Ruby offers the fetch method to return values from a Hash object based on a key argument. This method can take a second argument, which will be returned when the key doesn't exist within the Hash. But if you are not careful you may be executing code unintentionally which is not great if that code has side-effects, or is costly to run.

A hash is a data structure that stores values against an associated key, you then use the same key when you want to retrieve, or update the associated value. The Ruby standard library defines a Hash class which allows us to store and manipulate elements in a hash as follows:

h = { "a" => "AAA", "b" =>"BBB", "c" => nil }
puts h["a"]    # Outputs 'AAA'
puts h["b" ]   # Outputs 'BBB'
puts h["c"]    # Outputs 'nil'
h["b"] = "bbb"
puts h    # Outputs '{"a"=>"AAA", "b"=>"bbb", "c"=>nil}
puts h["z"]    # Outputs 'nil'

As you can see, if we try to access a key that does not exist (h["z"]) we get a nil value returned. But this is indistinguishable from the case where the key is defined to have a nil value, e.g. h["c"]. To help distinguish these cases we can use the fetch method on Hash, which takes the key that you wish to retrieve. If the key doesn't exist fetch will raise a KeyError.

h = { "a" => "AAA", "b" =>"BBB", "c" => nil }
h.fetch("c")    # Returns 'nil'
h.fetch("z")    # Raises a KeyError

So we see that the fetch method provides this convenient distinction between non-existent keys and existing nil-valued keys.

We can also use fetch to handle default values, in the event that the key is not present. A common pattern for returning a default value is using the logical OR operator (||), as follows:

h = { "a" => "AAA", "b" =>"BBB", "c" => nil }
h["a"] ||  "Not here"    # Returns 'AAA'
h["c"] ||  "Not here"    # Returns 'Not here'
h["z"] ||  "Not here"    # Returns 'Not here'

The fetch method provides the capability of returning a default value in the case where the key is not found. This default is provided as the second argument to the method call, for example:

h = { "a" => "AAA", "b" =>"BBB", "c" => nil }
h.fetch("a", "Not here")    # Returns 'AAA'
h.fetch("c", "Not here")    # Returns 'nil'
h.fetch("z", "Not here")    #  Returns 'Not here' (no KeyError raised)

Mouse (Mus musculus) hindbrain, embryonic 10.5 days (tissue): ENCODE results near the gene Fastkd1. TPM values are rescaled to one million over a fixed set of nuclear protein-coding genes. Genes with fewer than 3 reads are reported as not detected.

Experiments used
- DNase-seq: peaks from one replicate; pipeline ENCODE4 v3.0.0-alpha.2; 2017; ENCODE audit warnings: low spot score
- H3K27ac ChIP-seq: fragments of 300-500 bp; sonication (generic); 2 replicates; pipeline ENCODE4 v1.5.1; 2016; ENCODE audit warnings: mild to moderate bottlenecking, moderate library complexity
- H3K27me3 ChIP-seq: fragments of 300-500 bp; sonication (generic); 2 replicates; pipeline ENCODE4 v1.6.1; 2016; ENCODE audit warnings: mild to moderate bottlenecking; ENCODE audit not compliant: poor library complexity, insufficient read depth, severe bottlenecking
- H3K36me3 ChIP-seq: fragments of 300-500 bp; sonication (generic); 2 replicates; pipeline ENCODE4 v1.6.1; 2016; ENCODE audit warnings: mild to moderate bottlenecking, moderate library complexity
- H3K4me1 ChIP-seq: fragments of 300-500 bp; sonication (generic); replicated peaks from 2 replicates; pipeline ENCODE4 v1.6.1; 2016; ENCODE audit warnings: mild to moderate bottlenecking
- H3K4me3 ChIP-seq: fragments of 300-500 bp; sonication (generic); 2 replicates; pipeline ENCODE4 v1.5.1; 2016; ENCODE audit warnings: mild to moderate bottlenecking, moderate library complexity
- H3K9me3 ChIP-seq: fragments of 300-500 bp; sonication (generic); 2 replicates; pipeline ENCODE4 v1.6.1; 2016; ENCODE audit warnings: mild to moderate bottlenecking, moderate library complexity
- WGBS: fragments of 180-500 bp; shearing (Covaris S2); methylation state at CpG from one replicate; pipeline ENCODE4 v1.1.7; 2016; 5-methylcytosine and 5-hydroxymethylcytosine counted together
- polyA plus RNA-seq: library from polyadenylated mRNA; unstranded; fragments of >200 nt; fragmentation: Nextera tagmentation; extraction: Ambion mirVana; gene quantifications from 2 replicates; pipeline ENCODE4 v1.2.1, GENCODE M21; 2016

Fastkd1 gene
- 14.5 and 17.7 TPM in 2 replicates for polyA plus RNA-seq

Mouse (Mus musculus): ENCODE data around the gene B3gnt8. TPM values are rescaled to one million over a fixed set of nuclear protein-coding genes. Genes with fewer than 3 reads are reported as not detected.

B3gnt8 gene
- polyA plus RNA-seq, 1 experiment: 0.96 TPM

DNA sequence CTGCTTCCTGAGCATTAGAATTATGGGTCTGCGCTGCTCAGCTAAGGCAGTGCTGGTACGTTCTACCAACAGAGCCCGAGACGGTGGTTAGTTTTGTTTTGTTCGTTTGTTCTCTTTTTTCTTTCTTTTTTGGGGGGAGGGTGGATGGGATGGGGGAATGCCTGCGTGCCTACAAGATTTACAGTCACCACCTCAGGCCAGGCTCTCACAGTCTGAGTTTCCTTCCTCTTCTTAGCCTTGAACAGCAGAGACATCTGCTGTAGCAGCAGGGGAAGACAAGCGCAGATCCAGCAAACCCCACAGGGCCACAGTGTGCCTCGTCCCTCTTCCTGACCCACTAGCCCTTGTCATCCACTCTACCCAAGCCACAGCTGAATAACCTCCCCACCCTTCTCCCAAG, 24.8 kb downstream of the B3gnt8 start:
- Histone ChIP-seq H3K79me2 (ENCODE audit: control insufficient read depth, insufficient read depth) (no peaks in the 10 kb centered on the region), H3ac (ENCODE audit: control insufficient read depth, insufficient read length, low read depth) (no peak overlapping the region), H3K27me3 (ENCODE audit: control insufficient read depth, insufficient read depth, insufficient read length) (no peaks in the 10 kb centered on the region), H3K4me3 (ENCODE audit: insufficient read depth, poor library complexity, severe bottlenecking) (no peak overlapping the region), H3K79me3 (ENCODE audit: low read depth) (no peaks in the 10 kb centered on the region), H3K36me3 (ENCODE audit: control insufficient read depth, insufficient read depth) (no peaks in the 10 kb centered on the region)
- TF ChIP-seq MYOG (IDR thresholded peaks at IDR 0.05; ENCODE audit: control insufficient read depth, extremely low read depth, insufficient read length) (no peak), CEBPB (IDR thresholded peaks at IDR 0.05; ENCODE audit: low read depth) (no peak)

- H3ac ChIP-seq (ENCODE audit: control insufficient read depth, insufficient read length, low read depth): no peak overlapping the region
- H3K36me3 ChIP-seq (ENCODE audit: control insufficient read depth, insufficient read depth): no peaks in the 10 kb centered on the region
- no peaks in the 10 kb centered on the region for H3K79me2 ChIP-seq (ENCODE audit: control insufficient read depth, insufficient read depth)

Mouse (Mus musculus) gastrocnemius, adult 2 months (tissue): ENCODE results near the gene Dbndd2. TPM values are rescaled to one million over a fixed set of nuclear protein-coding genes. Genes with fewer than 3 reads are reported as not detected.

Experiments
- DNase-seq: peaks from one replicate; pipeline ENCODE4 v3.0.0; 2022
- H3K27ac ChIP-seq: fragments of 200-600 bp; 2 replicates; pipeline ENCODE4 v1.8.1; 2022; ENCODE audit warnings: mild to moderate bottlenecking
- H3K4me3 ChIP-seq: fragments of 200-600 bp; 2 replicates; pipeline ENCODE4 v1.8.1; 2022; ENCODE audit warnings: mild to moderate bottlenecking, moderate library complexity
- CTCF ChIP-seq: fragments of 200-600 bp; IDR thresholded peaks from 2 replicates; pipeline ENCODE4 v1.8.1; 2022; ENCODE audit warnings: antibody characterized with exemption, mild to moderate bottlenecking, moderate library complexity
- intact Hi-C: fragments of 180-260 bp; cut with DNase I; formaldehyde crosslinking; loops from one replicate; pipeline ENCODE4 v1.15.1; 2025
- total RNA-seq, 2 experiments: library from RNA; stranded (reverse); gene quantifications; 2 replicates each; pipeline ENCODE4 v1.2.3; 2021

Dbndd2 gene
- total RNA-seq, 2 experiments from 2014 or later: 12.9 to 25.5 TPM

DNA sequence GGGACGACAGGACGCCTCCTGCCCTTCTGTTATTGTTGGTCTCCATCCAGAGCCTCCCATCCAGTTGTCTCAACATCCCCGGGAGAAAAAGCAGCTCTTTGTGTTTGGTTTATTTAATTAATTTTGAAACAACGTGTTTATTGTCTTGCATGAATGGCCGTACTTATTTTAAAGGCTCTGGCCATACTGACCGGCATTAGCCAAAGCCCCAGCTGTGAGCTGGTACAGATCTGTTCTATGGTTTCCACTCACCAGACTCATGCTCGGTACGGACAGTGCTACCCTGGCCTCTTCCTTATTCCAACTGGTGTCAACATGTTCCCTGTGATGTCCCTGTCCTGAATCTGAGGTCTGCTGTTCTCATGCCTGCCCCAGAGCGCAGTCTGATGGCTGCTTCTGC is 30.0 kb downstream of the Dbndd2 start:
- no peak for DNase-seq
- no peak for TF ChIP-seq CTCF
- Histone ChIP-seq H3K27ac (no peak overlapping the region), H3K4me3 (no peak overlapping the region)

As before, this usage of fetch allows us to distinguish between the non-existent keys (e.g. h["z"]) and the nil-valued keys (e.g. h["c"]).

Often there may some non-trivial logic required to determine the default value to be used in each case, so it can be convenient to use a method which returns our default value, for instance:

def default_value
  ["N", "o", "t", " ", "h", "e", "r", "e"].join('')

h = { "a" => "AAA", "b" =>"BBB", "c" => nil }

h.fetch("a", default_value)    # Returns 'AAA'
h.fetch("c", default_value)    # Returns 'nil'
h.fetch("z", default_value)    # Returns 'Not here'

But we must be wary here!

Whilst they return the same values, the previous formulation is not equivalent to this

h["a"] || default_value    # Returns 'AAA'
h["z"] || default_value    #  Returns 'Not here'

In the former method, using fetch, the default_value method is called even if we never need the default value. This is because we are passing the default_value as a method argument, so it must be evaluated before invoking the fetch method. In the simple example above this has little impact, but this becomes extremely important if the default_value method is expensive to compute, or if it has a side-effect. Consider, for example:

def default_value
  puts "SIDE EFFECT: We only want to see when Hash key is missing"
  "Not here" # returning same default value

h = { "a" => "AAA", "b" =>"BBB", "c" => nil }

h.fetch("a", default_value)    # Returns 'AAA' and message printed
h.fetch("c", default_value)    # Returns 'nil' and message printed
h.fetch("z", default_value)    #  Returns 'Not here' and message printed

h["a"] || default_value    # Returns 'AAA' and no message

If we run this example we see the expected return values in each case, but we see that, with fetch, the message (or side-effect) is also printed on each invocation. But we only want this side-effect to fire when the key is missing!

By contrast, using the || pattern will avoid calling default_value when the key is found, which is the behaviour we want.

So how do we get the benefits of both? We want the nil-handling of fetch, whilst only calling the default_value when the key is not found.

To achieve this we can pass a block to the fetch method. The block will only be called in the event that the key cannot be found and the value returned by the block will be used as the default value:

h.fetch("a"){ default_value }    # Returns 'AAA' and no message printed
h.fetch("c"){ default_value }    # Returns 'nil' and no message printed
h.fetch("z"){ default_value }   #  Returns 'Not here' and message printed

Equivalently we can convert our default_value function to a Proc using the & syntax:

h.fetch("a", &method(:default_value))    # Returns 'AAA' and no message printed
h.fetch("c", &method(:default_value))    # Returns 'nil' and no message printed
h.fetch("z", &method(:default_value))    #  Returns 'Not here' and message printed

In both of these solutions the block (or Proc) will only be invoked if the key cannot be found, we correctly handle nil-valued keys and we avoid unintented invocations of our default method.

Update: As pointed out by a commenter on Reddit, this second method will allocate a costly Method object on each call, so you better sticking with the block version.


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